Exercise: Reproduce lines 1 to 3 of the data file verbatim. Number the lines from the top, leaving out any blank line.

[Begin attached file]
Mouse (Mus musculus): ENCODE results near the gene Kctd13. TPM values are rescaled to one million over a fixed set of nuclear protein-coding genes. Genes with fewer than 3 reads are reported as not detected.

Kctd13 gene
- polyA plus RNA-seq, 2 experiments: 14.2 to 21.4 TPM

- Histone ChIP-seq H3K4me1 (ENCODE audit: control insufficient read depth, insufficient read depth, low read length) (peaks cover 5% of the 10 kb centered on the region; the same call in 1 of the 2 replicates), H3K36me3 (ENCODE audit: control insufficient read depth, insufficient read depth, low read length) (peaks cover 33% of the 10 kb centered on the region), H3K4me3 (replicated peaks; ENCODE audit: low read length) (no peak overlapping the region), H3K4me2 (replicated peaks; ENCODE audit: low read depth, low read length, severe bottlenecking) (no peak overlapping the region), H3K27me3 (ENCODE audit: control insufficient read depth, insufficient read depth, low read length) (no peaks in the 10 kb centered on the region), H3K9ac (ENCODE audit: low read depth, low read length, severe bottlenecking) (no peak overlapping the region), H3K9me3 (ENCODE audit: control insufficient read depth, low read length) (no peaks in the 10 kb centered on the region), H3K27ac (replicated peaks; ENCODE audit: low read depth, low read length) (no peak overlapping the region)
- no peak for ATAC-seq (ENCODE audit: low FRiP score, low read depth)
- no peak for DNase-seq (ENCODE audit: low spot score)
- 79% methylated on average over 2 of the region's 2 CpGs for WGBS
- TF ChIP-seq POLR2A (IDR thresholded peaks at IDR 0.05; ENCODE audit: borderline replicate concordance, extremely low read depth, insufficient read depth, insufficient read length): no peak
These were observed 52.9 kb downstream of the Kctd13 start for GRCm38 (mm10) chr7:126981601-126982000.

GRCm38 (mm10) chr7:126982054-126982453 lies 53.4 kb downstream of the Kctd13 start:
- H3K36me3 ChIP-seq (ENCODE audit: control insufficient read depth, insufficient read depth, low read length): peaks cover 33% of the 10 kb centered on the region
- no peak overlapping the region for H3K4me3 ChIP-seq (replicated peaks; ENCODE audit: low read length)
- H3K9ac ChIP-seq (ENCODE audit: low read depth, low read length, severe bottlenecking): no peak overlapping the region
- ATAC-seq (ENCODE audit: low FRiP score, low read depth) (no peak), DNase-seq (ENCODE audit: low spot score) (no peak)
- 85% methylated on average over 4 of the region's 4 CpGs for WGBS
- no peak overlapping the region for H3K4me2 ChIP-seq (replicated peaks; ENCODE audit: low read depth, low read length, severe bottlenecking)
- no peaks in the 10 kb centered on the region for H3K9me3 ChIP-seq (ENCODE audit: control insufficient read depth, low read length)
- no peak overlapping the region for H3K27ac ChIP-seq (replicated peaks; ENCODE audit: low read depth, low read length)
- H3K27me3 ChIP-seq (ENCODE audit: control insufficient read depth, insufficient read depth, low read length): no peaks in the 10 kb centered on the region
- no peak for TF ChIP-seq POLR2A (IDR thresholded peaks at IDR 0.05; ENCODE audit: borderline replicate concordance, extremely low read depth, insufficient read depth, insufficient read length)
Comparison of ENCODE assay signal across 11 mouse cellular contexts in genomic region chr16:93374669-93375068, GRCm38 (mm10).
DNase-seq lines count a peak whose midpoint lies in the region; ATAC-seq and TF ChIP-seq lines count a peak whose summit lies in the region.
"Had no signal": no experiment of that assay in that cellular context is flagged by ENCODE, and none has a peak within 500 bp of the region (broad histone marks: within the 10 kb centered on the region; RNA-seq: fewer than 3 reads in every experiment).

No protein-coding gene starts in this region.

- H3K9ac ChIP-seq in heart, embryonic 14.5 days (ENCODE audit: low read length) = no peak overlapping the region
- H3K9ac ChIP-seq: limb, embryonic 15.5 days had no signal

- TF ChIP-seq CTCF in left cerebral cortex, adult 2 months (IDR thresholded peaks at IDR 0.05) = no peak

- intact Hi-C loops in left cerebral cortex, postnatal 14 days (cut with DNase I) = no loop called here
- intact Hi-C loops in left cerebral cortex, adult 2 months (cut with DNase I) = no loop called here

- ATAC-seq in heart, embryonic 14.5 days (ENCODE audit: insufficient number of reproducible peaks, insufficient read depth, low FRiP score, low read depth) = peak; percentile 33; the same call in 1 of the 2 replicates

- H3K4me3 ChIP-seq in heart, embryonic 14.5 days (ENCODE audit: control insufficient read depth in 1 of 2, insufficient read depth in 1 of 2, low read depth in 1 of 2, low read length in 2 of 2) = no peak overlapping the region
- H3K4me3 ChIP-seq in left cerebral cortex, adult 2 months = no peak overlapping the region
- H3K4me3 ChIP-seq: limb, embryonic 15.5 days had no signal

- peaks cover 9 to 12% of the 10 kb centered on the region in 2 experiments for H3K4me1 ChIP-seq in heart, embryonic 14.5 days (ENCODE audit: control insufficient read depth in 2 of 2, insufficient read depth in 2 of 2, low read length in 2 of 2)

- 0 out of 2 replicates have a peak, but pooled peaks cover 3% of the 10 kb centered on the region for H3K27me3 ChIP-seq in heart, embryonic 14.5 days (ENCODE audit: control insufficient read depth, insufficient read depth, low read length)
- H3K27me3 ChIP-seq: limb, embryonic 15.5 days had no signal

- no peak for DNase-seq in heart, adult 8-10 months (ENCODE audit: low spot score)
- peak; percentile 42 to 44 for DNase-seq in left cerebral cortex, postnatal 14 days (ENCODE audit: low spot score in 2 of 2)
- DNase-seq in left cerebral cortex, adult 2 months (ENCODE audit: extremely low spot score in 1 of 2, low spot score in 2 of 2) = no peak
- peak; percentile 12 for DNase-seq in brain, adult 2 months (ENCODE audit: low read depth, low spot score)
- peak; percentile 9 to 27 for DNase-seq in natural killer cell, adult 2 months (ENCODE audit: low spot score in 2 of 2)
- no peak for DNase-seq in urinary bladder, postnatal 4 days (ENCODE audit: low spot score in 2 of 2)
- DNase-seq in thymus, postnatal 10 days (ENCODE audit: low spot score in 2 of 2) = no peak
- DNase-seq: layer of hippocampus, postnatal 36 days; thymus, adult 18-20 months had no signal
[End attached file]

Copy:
Mouse (Mus musculus): ENCODE results near the gene Kctd13. TPM values are rescaled to one million over a fixed set of nuclear protein-coding genes. Genes with fewer than 3 reads are reported as not detected.

Kctd13 gene
- polyA plus RNA-seq, 2 experiments: 14.2 to 21.4 TPM